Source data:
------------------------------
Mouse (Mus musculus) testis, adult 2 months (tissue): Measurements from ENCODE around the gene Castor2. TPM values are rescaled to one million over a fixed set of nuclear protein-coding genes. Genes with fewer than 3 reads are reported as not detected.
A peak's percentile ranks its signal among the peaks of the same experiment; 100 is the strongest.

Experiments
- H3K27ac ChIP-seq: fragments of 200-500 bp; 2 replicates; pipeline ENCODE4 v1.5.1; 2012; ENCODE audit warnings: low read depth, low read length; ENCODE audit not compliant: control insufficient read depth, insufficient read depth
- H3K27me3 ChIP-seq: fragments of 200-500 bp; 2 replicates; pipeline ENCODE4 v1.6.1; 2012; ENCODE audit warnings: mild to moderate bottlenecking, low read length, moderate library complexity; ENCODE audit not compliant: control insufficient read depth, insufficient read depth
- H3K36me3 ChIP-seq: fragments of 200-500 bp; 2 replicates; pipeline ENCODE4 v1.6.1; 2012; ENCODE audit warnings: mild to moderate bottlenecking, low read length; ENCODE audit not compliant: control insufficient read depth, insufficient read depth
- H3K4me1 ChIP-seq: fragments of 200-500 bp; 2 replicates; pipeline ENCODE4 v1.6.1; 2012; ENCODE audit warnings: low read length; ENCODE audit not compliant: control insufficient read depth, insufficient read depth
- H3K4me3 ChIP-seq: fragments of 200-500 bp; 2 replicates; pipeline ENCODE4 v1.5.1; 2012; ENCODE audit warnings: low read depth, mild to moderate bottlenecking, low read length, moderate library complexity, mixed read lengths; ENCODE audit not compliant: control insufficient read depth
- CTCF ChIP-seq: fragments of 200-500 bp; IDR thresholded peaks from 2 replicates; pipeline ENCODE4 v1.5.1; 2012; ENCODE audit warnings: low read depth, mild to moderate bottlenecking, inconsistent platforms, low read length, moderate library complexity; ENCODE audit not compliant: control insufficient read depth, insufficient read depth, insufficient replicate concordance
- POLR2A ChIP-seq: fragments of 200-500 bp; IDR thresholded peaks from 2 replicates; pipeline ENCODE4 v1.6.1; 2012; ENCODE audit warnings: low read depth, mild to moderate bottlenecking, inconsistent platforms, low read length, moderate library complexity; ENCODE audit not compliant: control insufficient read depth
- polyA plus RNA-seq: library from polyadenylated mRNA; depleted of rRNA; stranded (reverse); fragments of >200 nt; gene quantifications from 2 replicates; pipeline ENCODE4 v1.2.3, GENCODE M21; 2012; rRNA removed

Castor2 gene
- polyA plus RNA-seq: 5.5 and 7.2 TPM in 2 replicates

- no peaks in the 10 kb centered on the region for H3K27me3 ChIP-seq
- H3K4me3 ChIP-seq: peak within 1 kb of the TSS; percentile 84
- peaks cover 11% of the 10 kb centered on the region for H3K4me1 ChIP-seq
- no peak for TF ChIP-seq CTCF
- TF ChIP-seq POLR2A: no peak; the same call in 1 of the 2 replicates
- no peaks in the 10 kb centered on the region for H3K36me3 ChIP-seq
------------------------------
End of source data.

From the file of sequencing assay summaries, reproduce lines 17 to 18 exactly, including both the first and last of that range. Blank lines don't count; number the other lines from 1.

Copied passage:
- no peak for TF ChIP-seq CTCF
- TF ChIP-seq POLR2A: no peak; the same call in 1 of the 2 replicates